Architecturally, it is a complex mixture of styles, both inside and in the face it presents to the world.

Happily, the early 16th century arches within the front hall survive from the great hall of the Tudor house.

The imposing east front with its ‘Dutch’ gables and semi-circular bay windows, definitely post-Jacobean, were probably additions by Sir Lewis Pemberton, in about 1630.

Thomas Williams, as a rich Victorian might have been expected to carry out many alterations.

The centre bay was added to the east front and he remodelled the south facade, erecting the embattled porch and divided the great hall into other rooms – something today’s purists can only deplore.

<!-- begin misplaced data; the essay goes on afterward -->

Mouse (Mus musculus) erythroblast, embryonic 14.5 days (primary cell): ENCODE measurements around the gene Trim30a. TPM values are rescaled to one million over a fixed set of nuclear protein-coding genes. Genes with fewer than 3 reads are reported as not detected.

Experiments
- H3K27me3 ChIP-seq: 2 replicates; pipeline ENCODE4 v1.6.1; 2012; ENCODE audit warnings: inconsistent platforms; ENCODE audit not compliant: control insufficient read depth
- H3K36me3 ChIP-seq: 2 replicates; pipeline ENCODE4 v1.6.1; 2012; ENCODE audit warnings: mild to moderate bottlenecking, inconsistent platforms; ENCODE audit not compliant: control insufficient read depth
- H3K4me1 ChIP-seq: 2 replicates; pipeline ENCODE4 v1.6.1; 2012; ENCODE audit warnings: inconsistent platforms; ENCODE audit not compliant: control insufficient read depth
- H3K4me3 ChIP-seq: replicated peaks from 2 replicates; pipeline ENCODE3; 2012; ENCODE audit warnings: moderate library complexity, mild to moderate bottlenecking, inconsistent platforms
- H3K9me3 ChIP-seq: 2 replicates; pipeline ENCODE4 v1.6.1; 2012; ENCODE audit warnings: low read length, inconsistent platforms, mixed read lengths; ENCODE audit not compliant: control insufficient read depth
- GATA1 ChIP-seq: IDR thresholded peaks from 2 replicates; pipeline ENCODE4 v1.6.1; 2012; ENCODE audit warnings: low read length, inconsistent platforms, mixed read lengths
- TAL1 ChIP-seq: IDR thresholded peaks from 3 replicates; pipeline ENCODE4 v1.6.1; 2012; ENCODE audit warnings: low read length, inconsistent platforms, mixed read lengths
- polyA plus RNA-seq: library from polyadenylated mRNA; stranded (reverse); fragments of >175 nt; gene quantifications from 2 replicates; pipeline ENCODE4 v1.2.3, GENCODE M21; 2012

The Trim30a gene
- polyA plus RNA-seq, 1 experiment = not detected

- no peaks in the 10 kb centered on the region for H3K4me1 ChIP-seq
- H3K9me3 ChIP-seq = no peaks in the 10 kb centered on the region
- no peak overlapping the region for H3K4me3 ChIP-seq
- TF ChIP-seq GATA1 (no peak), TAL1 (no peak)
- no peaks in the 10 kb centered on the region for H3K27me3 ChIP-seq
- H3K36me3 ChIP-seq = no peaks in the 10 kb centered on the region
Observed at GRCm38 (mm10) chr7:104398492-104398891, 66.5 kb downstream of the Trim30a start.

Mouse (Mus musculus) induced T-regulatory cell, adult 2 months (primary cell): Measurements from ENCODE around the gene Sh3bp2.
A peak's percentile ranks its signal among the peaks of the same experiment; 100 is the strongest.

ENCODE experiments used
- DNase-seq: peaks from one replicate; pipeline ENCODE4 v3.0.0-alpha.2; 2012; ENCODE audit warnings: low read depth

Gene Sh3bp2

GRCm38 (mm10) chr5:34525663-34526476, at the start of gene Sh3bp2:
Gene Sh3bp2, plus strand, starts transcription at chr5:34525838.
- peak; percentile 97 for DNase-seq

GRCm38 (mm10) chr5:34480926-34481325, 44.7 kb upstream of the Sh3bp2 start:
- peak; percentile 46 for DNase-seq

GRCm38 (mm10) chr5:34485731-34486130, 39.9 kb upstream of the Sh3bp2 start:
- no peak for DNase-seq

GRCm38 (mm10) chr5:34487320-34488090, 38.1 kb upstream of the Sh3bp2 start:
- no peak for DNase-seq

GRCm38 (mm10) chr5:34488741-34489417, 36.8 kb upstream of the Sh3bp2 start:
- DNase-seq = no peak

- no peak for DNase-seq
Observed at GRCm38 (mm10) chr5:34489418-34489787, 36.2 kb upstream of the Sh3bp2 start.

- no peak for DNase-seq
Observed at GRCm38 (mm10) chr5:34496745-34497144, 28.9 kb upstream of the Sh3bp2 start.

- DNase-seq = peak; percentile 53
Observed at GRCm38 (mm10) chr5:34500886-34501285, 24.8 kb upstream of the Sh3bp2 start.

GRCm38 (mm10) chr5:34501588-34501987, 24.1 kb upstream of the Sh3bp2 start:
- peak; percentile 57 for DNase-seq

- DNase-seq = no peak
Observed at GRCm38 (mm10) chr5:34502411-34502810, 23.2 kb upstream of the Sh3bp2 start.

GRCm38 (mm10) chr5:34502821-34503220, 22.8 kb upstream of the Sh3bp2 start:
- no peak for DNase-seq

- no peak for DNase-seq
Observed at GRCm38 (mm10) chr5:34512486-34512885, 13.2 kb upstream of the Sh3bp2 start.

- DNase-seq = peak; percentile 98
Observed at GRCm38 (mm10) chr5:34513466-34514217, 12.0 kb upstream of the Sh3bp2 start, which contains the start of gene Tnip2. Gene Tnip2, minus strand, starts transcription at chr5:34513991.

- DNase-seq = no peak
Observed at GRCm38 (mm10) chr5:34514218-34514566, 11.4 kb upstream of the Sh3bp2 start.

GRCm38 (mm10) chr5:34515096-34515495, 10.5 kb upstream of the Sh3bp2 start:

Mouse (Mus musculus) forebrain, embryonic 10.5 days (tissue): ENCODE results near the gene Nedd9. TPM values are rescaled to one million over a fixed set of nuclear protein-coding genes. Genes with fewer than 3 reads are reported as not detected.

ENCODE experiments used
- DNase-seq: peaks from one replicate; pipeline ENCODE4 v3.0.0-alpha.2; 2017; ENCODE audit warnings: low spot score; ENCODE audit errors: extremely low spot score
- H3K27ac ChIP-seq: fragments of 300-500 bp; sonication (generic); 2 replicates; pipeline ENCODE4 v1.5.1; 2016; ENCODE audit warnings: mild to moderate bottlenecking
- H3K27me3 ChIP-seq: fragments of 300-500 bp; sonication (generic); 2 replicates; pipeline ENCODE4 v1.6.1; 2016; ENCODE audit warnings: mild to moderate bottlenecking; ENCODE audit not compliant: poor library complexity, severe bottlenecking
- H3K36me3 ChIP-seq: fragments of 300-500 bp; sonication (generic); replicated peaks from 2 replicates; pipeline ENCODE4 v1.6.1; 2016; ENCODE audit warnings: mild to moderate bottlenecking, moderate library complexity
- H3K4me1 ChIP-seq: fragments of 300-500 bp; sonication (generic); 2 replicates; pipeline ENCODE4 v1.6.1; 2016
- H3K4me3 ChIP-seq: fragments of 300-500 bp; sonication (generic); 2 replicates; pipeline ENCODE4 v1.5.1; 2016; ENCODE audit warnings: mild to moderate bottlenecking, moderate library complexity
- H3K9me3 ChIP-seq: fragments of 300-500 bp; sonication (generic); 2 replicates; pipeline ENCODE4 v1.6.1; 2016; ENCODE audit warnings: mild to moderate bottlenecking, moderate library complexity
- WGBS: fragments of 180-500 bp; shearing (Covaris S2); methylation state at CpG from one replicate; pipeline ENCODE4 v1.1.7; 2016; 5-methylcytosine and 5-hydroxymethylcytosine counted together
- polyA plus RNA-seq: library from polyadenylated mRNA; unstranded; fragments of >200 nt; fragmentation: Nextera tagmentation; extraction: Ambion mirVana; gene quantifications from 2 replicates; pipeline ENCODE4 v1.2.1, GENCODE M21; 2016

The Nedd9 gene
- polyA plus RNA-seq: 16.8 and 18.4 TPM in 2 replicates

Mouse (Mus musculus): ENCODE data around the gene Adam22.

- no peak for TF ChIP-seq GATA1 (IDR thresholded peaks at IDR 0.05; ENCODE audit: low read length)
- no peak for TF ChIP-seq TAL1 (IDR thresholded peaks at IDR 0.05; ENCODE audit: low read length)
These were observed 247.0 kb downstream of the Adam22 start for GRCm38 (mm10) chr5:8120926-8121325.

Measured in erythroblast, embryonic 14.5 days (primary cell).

The old lodge and gates date from this period, and Thomas added the arms of the Williams, Berthon and Cunningham into the ceiling of the front hall.

A later owner, F. U. Sartoris added the gabled projections to the north-west, incorporating a new kitchen and servants’ quarters, a second bay on the south front and a stable block.

The interior of the hall has far from lost the reminders of its ancient past, however.

The two staircases possess original balustrades from the seventeenth century, reconstructed, and the linen-fold panelling and ‘Flemish’ overmantle came back from Bristol.

As a reminder of its more ancient associations, the fire-back beneath the overmantle depicts the arms of Edward VI, the boy-King and son of Henry VIII, and came from Higham Castle.

The present century has not treated Rushden Hall much more kindly than it has treated any-where else.